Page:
The first few chapters are exposition — a disjointed, opaque slog of a journey — but once that’s out of the way and the story picks up, it’s a quick, multi-layered read studded with expertly-placed philosophical questions. Heavy on plot and light on character development, it’s clear this novel was written around a thesis, more of a manifesto via story than the other way around, but it’s skillfully done. Little details, like Huxley’s consistent use of “pneumatic” and “sententous” as adjectives, and repeated plot features like taxicopters and feelies and soma rations create an immersive world. I’m sure the pre-writing for this novel was vastly larger than the finished product. It’s worth a read, for its status as a classic and for those well-placed questions of philosophy, and because for a rather dark novel, it still has a beautiful message and some shining rays of hope.
In fact, the overall darkness of the story makes the hopeful parts shine brighter, which is a perfect metaphor for the novel’s main themes — that it is variation that makes humanity human, that not only does light not exist without dark nor happiness without sadness, but that without a counterpart, everything good becomes its own opposite. In the absence of sadness, happiness becomes sadness in the form of numbness. In the absence of struggle, triumph is rendered null and becomes a struggle of its own. In the absence of imperfection, perfection is just boring and becomes (like imperfection) something to strive away from rather than toward. At least, that’s what I got from this novel, possibly because I needed to find a way to be grateful for the plumbing problems in my house… Without this problem, home ownership wouldn’t make me feel so badass? Yeah, let’s go with that. Read Brave New World, maybe you can find a way to be grateful for the variation in your life too.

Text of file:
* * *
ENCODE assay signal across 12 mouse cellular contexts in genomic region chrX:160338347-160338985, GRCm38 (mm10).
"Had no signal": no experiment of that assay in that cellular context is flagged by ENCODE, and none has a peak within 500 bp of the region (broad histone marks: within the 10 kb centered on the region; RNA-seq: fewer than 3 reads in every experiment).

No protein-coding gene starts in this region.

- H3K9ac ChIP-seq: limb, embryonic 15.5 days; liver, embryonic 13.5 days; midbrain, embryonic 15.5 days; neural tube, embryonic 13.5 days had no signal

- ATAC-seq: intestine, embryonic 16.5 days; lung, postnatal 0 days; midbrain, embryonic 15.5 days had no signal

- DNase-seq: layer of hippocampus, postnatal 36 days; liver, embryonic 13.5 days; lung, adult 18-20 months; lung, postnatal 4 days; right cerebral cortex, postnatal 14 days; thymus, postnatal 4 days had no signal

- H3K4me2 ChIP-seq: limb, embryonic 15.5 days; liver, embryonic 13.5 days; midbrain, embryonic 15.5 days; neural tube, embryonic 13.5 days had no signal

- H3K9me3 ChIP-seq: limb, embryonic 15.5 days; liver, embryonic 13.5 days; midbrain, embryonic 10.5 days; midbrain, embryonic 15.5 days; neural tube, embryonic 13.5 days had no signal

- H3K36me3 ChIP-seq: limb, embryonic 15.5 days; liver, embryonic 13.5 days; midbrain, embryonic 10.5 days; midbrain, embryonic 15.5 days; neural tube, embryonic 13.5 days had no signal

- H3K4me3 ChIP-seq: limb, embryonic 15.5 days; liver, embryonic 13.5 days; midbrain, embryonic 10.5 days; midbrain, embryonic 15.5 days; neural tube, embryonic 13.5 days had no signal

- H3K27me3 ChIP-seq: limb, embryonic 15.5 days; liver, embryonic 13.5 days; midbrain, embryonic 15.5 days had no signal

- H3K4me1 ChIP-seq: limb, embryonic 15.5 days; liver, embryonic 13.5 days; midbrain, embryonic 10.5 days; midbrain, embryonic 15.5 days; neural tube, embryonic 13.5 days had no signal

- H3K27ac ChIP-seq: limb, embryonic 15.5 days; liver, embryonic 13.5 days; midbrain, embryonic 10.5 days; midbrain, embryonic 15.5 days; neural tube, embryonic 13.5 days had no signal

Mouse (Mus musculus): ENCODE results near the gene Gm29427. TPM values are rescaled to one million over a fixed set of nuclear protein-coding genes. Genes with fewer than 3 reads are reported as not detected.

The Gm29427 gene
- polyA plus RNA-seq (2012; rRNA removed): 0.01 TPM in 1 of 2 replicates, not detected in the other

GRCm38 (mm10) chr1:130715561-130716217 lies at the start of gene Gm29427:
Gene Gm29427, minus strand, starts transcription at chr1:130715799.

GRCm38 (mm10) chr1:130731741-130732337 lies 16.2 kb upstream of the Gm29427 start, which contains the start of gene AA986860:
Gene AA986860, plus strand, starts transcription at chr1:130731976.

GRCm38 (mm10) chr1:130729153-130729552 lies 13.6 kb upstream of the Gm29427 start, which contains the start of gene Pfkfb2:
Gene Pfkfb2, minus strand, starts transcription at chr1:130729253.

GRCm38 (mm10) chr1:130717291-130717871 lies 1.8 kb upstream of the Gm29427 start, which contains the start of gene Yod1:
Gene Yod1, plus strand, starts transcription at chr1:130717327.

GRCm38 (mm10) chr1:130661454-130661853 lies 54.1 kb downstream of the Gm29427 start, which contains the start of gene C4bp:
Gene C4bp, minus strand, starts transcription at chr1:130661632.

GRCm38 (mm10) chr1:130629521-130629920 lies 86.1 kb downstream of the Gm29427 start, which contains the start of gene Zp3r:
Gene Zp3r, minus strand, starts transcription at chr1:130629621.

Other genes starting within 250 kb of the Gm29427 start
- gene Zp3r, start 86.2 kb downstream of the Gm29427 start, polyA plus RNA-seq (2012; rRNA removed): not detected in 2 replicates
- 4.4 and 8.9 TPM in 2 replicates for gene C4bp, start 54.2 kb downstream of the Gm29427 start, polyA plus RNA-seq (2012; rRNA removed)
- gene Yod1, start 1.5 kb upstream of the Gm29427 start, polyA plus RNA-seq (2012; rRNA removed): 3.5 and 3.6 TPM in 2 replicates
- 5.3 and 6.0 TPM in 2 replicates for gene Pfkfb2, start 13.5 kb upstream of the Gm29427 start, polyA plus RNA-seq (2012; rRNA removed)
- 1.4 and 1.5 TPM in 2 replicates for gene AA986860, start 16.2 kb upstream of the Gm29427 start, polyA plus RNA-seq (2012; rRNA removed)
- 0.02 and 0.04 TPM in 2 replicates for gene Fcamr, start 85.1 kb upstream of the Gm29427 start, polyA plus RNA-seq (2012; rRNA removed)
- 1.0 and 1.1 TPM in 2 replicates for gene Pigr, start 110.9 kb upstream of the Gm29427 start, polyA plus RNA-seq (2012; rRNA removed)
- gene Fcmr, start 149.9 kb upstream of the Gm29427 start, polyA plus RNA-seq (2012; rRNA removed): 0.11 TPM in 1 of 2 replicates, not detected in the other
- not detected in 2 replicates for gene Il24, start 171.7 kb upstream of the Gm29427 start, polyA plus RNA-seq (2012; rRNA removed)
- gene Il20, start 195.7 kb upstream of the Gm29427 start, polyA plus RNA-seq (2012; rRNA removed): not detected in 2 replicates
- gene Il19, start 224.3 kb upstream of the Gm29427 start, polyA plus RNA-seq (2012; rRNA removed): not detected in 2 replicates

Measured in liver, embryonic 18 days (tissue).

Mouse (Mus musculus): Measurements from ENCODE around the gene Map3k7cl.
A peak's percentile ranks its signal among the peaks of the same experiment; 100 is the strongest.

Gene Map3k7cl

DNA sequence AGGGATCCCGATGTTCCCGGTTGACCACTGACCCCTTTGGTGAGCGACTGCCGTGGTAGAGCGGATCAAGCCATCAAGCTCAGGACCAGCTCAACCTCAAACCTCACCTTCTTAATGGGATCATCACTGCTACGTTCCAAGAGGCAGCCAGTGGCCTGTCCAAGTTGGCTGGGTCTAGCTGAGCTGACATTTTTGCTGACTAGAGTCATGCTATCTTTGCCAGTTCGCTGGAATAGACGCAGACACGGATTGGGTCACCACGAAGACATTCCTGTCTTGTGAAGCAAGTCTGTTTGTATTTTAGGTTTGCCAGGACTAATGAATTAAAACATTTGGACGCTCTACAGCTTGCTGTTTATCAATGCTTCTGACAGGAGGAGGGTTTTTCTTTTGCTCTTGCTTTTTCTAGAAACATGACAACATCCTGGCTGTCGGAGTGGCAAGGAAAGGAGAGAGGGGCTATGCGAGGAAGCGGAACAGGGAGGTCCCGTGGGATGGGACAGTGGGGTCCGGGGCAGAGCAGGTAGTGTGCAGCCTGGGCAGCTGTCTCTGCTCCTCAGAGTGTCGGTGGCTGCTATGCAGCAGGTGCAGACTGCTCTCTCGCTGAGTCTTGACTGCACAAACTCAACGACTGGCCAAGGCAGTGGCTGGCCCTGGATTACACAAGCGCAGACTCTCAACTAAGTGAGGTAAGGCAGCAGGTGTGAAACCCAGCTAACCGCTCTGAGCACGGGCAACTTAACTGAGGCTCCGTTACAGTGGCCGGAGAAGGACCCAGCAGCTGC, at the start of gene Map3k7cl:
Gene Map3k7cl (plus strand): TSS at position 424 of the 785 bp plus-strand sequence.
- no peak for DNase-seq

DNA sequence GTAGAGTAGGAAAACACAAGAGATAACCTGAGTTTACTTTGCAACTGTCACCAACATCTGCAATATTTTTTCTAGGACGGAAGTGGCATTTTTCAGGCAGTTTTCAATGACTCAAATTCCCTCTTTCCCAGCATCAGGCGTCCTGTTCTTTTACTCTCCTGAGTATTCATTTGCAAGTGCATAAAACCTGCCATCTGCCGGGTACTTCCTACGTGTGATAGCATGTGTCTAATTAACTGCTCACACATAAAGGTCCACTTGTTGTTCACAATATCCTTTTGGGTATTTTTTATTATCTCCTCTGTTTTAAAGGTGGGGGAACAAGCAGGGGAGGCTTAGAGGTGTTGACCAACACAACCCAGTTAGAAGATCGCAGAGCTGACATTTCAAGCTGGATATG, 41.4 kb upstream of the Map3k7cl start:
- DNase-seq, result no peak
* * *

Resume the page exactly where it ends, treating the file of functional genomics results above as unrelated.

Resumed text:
All that said, this novel reinforces one of my political stances. The job of public schools is to make kids love to read. This is a great book, and I sincerely appreciate it. If we ever meet at a party, this book will keep me talking for a good fifteen minutes, more if you’re as nerdy as me, but I’m an adult with a yen for literary history. Our curriculums should feature books that are easier for the modern teenager to love and easier for the modern teacher to make engaging and thought-provoking. There are dystopias available now that bring up the same questions and are far more accessible and relatable to people who are teenagers now.